MY name is Aine and I steal books from people and places.

There. Now that that is out in the open.

The back ground for this one is that me, the skinhead and my da were out one day and I came across it. I’d spotted a few chapters dedicated to Andersonstown, Turf Lodge, Ballymurphy and Twinbrook. So it went into the sky rocket.

I can’t say where I stole this from because it’s got a government type sticker inside and I don’t want to be fined for it. Personally, it’s not a book I would buy and I don’t feel bad because in my bad ass book sniffing train of thoughts, the government can afford to replace it.

The author Ken Wharton served here and this is his second of two books telling the stories of British Soldiers who did also.

I’m not going to turn this into a book review because nobody reads them. Or maybe it’s just this blog (yeah that’s definitely what it is).

Anyway, I borrowed this book for infinity years ago and started reading it then. I got in as far as the dedication to every Regiment and man and woman of the U.D.R. This was enough for me and the book sat on various book shelf’s around my house and was left untouched.

But alas, I have tolerance now. I do, I can sit through hard situations without wanting to head-butt anyone. I can listen to opinions that I don’t hold. I don’t stop speaking to someone just because we don’t agree. That to me is tolerance, something I was devoid of growing up in West Belfast. But it’s something we all need to practice in order to move on from the past.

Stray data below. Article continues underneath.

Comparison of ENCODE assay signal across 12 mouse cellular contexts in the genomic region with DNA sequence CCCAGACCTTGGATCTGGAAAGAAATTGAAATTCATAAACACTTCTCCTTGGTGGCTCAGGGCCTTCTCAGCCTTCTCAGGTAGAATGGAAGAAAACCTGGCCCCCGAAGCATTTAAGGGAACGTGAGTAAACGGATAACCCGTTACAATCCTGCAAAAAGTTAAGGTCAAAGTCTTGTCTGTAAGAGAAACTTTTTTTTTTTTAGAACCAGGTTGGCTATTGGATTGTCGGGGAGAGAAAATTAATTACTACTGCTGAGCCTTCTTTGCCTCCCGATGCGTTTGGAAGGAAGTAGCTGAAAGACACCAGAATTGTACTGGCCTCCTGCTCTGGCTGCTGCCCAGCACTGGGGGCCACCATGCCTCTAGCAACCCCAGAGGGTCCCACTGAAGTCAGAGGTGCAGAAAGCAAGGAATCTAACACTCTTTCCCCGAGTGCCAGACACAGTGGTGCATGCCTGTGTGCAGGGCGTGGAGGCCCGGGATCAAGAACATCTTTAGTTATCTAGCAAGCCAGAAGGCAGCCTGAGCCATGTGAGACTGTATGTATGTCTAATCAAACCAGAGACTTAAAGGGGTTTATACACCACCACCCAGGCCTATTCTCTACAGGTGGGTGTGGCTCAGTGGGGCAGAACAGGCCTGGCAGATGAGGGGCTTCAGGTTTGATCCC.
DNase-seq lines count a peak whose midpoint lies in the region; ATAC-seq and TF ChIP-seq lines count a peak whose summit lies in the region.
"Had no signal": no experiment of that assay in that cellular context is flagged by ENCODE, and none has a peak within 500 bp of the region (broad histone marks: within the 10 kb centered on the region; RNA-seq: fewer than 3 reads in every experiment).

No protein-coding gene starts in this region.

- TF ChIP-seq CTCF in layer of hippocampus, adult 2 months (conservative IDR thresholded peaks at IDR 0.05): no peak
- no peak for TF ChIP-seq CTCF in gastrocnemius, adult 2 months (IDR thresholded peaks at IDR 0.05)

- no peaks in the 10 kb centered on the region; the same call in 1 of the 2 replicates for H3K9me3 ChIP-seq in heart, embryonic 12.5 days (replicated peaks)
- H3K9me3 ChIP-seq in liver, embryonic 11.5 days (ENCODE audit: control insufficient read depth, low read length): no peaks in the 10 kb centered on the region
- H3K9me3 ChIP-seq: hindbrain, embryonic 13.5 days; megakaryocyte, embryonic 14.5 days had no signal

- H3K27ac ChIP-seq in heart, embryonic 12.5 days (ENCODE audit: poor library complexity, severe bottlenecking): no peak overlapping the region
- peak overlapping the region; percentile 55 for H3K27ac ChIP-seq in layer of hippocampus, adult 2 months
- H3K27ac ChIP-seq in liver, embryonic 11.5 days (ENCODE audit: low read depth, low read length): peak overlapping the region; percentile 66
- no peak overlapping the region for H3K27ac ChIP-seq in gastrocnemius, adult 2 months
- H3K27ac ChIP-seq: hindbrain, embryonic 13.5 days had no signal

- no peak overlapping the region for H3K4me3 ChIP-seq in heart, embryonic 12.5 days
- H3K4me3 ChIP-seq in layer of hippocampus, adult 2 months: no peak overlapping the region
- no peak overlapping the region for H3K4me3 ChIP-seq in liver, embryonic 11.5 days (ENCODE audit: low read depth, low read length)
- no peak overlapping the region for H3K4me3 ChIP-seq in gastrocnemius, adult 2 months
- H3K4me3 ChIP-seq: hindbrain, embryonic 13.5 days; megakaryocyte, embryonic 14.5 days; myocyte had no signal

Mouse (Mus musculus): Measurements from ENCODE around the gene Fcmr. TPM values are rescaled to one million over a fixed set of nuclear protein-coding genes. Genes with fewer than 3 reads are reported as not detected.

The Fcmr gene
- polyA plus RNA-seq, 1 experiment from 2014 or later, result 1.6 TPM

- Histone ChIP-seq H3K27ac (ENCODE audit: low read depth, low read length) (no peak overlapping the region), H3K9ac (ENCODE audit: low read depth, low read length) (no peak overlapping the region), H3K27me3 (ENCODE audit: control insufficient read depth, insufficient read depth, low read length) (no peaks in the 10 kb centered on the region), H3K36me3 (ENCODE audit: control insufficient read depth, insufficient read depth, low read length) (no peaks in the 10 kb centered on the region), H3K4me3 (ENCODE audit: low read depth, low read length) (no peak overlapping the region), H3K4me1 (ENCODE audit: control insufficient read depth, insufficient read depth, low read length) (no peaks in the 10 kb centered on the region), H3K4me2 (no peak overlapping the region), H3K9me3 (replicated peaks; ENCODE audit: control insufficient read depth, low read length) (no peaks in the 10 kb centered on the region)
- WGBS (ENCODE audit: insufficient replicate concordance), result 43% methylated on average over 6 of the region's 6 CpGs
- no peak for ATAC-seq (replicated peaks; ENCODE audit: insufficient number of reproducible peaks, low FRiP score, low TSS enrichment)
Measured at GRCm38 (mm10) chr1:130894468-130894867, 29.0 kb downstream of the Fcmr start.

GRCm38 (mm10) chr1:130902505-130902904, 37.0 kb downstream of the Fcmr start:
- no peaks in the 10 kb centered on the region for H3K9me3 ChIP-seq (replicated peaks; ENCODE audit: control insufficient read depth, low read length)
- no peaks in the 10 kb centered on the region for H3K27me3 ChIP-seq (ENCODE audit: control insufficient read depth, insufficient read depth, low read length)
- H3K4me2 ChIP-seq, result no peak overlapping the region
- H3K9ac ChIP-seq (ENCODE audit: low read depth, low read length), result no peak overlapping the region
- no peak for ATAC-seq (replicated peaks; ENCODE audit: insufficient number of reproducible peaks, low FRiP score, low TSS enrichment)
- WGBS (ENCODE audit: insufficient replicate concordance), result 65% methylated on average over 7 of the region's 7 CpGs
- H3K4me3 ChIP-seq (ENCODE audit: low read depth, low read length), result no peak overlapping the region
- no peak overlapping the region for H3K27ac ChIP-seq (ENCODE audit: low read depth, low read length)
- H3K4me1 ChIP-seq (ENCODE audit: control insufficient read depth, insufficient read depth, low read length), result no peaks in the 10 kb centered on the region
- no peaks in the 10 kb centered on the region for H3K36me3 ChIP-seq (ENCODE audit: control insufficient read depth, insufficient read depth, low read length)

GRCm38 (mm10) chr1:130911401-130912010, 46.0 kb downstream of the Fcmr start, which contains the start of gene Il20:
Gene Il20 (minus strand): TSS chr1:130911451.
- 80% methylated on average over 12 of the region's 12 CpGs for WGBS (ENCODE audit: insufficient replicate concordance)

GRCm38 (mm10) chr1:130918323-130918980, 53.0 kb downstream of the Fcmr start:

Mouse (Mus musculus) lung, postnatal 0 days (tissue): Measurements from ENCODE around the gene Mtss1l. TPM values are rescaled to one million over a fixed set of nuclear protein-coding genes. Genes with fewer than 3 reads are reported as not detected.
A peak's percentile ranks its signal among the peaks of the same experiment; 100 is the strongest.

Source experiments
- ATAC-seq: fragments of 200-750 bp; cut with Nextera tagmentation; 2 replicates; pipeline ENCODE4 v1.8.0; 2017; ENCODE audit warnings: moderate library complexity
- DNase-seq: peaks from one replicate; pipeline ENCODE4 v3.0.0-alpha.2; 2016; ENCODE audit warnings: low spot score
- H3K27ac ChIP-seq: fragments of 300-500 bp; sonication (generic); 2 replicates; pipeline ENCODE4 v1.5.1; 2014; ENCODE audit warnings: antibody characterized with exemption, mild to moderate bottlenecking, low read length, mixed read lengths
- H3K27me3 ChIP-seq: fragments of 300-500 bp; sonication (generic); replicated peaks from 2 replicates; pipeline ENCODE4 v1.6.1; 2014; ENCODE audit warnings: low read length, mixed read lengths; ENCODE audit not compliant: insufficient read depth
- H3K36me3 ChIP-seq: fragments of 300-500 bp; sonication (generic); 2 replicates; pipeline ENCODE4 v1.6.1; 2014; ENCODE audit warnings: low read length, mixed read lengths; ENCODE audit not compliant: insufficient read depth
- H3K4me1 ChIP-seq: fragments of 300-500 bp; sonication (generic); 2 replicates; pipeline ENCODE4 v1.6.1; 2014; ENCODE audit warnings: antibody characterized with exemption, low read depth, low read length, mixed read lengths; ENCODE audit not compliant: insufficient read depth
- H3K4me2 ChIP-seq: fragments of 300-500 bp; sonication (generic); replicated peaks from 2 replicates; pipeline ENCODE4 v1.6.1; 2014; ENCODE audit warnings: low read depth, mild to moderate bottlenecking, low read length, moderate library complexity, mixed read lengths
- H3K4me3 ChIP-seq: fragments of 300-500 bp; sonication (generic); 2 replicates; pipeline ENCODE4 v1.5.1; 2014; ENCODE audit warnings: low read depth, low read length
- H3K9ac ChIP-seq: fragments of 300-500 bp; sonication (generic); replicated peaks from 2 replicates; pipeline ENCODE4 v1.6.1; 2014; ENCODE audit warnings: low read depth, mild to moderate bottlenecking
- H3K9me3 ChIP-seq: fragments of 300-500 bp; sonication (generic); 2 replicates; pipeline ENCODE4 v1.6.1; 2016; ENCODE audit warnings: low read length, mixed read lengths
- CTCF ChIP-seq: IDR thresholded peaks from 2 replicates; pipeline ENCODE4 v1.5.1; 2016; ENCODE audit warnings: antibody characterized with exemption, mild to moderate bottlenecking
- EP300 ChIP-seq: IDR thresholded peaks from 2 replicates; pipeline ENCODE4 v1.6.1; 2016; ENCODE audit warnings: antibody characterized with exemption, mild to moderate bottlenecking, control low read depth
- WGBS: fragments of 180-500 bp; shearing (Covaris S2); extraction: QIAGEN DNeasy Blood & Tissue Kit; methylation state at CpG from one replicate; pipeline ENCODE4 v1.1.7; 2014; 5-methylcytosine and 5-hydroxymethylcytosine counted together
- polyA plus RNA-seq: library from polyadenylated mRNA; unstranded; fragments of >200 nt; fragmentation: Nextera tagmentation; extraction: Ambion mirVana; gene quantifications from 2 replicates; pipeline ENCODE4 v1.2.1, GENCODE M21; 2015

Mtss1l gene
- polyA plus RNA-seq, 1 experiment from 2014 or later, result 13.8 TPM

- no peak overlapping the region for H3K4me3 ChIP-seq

So, I got a good wee bit in last night. Having put in my ear plugs (the Feile dance night was on). Oh how times have changed. I would have been the first one at the bar and now here’s me having busted my balls in work all week, retiring to bed early with a book about Brits to chill out and fall asleep by soft lamp lighting.

My intention is to read this whole book and upload any paragraphs that catch my eye. This may be in breach of copyright but what can I say, in for a penny, in for a pound.

This quote reminded me of the way in which Republicans mourn the Hunger Strikers. Two different armies (three if you count the INLA), all very young men and women fighting for a cause – or wages on the British side and all suffered losses of comrades.

This is a quote that stuck out because the media and the British Government often played down the ‘situation’. But here we have the frontline soldiers contradicting them.

And here’s a quote from a British Soldier who recognises that he was in a war zone and fighting a legitimate army. It seems that the Government has left these men to suffer the mental consequences of fighting their war.

I’m wondering if the story about our house being raided makes the book.

There was a big fluffy Lassie type dog sent up to search our loft. The hair ball was called Lucky. On a mission, Lucky fell through the loft entrance and had to be taken to the vet. My da, a dog lover petted the injured pooch saying: “Not so lucky now are ye?”

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